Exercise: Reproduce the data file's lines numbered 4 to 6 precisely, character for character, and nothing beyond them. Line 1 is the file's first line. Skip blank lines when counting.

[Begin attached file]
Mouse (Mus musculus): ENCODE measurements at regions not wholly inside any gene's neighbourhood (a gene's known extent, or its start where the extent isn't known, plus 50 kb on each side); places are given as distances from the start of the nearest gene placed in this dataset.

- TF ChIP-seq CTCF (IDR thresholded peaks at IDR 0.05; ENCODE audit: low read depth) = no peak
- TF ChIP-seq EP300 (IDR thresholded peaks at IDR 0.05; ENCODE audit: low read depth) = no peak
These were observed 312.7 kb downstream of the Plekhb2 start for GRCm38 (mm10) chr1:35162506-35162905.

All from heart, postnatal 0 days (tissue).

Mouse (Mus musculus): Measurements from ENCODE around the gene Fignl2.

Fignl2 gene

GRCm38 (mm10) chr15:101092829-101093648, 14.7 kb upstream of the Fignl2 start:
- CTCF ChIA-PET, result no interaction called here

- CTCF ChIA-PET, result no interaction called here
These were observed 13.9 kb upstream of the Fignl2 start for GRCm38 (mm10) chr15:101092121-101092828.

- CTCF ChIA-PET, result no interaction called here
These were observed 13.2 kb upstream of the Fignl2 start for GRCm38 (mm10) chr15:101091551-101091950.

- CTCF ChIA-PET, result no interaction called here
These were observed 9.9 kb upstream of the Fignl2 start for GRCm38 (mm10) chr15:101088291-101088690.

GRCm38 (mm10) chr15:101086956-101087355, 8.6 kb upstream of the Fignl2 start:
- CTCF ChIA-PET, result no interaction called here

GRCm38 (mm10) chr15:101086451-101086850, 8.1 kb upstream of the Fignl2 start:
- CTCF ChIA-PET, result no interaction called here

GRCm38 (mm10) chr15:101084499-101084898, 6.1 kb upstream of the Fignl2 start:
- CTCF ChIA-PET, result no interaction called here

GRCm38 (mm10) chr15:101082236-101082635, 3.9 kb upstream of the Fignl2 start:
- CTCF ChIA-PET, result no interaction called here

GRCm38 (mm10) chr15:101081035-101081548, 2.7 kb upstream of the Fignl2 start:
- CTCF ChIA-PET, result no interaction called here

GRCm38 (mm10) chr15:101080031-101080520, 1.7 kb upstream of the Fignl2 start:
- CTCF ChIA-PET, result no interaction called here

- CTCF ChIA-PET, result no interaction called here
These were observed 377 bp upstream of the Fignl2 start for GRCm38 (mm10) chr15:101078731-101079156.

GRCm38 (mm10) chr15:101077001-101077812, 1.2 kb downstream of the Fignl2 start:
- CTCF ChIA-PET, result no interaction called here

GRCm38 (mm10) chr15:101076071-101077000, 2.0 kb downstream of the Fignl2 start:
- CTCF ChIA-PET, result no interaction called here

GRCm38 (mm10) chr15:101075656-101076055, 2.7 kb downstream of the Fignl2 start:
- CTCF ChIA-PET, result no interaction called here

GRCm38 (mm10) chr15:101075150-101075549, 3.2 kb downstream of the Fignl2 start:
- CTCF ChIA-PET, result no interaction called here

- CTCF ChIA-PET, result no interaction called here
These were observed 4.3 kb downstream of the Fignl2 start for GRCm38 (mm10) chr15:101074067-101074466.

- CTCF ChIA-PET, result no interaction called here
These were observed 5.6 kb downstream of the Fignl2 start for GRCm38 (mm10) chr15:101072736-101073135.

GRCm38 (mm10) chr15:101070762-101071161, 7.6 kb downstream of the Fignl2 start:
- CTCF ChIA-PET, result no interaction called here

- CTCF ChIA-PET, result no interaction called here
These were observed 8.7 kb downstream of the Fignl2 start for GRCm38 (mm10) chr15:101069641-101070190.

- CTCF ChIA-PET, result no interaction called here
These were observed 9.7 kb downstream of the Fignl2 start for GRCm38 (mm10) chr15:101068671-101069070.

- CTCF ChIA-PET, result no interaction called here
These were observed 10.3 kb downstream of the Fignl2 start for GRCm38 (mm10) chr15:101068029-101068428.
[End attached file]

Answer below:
These were observed 312.7 kb downstream of the Plekhb2 start for GRCm38 (mm10) chr1:35162506-35162905.

All from heart, postnatal 0 days (tissue).

Mouse (Mus musculus): Measurements from ENCODE around the gene Fignl2.